Pilot Test of an Intervention for Parents of Youth with ASD Focused on Life Skills and Preparing for Adulthood

Poster Presentation
Saturday, May 4, 2019: 11:30 AM-1:30 PM
Room: 710 (Palais des congres de Montreal)
A. V. Kirby1, K. J. Feldman2, M. Himle2, M. Diener2 and C. Wright2, (1)University of Utah College of Health, Salt Lake City, UT, (2)University of Utah, Salt Lake City, UT
Background: Adolescence is an important time for families of adolescents with autism spectrum disorder (ASD) planning and preparing for adulthood. Parents play an important role in the transition process, with evidence suggesting that parents’ expectations during adolescence are significant mediators of key outcomes for adults with ASD and that higher parent expectations and self-efficacy are associated with more positive post-secondary preparation activities (e.g., social activities, volunteer work/employment, parent-youth discussions about the future, working toward goals). There is a need for effective interventions to support the transition to adulthood for parents and youth with ASD. Maximizing Adolescent Post-Secondary Success (MAPSS) is a six-week intervention program developed by our research team to support transition preparation for parents and youth.

Objectives: To pilot test an intervention to provide support for parents of youth with ASD, focused on increasing positive post-secondary preparation activities and life skills by addressing parents’ expectations and self-efficacy related to preparing youth for adulthood.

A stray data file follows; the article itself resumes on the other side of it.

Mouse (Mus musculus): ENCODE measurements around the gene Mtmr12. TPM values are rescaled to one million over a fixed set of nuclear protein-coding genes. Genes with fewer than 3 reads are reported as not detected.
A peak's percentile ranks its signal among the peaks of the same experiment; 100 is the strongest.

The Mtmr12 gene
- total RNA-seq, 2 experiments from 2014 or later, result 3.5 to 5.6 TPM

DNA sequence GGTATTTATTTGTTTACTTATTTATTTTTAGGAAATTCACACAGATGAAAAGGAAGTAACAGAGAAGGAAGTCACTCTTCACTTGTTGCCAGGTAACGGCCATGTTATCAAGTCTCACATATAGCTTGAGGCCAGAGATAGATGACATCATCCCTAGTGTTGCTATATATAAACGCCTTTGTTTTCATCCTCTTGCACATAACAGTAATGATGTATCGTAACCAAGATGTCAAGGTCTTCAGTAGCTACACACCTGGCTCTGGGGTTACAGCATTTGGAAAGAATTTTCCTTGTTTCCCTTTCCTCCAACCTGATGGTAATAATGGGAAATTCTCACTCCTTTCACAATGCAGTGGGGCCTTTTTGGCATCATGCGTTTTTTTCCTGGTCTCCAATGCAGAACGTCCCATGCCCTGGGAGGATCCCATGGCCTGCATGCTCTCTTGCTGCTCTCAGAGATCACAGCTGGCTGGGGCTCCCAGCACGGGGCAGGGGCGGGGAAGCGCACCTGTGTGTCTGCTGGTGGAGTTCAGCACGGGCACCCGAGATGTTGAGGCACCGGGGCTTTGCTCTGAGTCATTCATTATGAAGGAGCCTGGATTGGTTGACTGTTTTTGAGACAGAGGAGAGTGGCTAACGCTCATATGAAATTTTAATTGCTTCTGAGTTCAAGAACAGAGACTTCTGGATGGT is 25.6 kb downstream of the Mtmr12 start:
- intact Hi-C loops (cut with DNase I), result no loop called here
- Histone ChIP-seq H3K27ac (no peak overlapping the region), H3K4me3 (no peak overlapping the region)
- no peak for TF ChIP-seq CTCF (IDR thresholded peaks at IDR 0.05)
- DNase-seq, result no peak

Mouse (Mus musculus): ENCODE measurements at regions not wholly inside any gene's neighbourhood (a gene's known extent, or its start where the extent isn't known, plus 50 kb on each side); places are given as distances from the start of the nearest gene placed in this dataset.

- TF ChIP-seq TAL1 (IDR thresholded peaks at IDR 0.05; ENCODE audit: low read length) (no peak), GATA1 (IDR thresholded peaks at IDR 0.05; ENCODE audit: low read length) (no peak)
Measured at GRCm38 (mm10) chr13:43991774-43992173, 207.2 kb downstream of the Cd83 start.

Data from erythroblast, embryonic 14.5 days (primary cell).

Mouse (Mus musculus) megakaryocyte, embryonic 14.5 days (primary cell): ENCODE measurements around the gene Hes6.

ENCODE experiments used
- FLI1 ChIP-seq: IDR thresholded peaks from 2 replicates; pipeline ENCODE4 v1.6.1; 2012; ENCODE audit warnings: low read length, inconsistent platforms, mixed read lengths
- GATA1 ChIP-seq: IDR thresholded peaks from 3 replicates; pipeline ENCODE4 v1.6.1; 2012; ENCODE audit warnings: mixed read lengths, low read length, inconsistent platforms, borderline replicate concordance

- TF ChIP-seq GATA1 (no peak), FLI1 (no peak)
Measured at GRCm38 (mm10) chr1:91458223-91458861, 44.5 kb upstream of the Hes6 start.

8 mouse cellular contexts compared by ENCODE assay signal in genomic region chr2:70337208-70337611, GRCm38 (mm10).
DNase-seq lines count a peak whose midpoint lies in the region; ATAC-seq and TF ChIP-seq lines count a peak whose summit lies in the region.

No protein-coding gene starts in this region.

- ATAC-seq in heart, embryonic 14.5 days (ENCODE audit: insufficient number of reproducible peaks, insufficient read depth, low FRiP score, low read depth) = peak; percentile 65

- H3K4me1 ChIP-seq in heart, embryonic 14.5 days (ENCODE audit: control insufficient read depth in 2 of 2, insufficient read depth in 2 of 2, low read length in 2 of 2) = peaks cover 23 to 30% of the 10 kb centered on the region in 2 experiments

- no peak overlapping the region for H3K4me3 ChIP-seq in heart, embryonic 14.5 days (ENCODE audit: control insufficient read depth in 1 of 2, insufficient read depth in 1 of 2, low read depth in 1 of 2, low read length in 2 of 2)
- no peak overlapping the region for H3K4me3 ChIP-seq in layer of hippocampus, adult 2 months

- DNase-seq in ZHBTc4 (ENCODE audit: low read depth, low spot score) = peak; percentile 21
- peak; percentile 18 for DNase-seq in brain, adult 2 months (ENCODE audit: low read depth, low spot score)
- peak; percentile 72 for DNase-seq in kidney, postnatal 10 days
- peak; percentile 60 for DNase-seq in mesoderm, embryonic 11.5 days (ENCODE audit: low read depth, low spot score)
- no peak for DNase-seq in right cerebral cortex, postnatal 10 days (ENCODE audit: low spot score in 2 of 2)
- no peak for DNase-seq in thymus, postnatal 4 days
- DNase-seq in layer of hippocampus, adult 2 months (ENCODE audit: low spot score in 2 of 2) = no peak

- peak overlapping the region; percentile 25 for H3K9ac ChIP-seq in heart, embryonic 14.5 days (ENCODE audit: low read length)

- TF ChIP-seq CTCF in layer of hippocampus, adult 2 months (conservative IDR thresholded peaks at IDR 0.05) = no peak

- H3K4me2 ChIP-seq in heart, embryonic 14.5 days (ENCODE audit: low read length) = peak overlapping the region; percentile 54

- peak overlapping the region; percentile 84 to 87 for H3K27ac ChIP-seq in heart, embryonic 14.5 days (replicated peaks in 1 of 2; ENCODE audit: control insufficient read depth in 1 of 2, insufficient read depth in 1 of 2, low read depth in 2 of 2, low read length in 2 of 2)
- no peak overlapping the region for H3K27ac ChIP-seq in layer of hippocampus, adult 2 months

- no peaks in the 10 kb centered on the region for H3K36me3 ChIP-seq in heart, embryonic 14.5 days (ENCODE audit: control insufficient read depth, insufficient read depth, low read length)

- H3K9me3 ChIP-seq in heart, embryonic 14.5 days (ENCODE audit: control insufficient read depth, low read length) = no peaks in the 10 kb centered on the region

Methods: Parent participants were required to be a caregiver of an adolescent (ages 14-18 years) with ASD in high school and anticipating receipt of a high school diploma. Some parents chose to attend with a spouse/co-parent. Upon completion, we collected participant feedback about the program. The primary outcome measure was the Transition Preparation Activities Measure (T-PAM; Kirby, n.d.), which includes ratings of preparedness for the transition to adulthood, worry about the future, and frequency of various transition preparation activities. Secondary measures included the Competency factor of the Family Empowerment Scale (Koren et al., 1992) and Adulthood Expectations Questionnaire (AEQ; Kirby, n.d.), all of which were administered at baseline and at program completion. Included measures have demonstrated acceptable internal consistency with this population. We summarized participant feedback and conducted paired t-tests to compare pre- and post-intervention ratings.

Results: At the time of submission, 14 families participated in the pilot study of the MAPSS; two additional groups will be completed prior to May 2019. 100% of participants remained in the program, however, 1 family did not complete post-intervention questionnaires within the necessary time frame. Participant feedback was positive (see Table 1). From pre- to post-intervention, parents’ reported levels of preparedness for their youth’s transition was significantly greater (t=-5.262, p<0.001) and their levels of worry related to their youth’s future was significantly lower (t=2.88, p<.05). Both parent and youth transition preparation activities significantly increased (t=-5.07, p<0.001 and t=-2.51, p<0.05, respectively). A slight, but not significant, increase was noted in parent self-efficacy (i.e., competency). We observed slight, but not significant, increases in parent expectations for adult outcomes; parent sense of control over those outcomes did significantly increase (t=-2.47, p<0.05).

Conclusions: Last year we presented proof-of-concept data on the MAPSS intervention and made improvements to the program based on participant feedback. To date, two new groups (14 families) have participated in the updated program, and we will run two additional groups prior to May 2019. Preliminary results suggest the MAPSS program is well-received by participants and is demonstrating statistically significant improvements on the primary outcome measure related to family transition preparation.